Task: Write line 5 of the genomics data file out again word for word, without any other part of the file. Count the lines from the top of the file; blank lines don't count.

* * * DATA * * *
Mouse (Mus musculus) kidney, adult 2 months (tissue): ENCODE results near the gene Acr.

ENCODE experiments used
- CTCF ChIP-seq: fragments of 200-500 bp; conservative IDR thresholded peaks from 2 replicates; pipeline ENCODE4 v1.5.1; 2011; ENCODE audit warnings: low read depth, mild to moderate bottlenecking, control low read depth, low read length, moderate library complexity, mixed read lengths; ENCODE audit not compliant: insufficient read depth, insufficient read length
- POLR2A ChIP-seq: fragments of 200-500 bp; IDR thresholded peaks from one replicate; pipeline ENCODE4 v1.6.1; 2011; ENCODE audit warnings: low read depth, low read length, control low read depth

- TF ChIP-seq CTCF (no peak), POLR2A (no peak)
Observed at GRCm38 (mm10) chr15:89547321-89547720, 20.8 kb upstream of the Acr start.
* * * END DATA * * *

- TF ChIP-seq CTCF (no peak), POLR2A (no peak)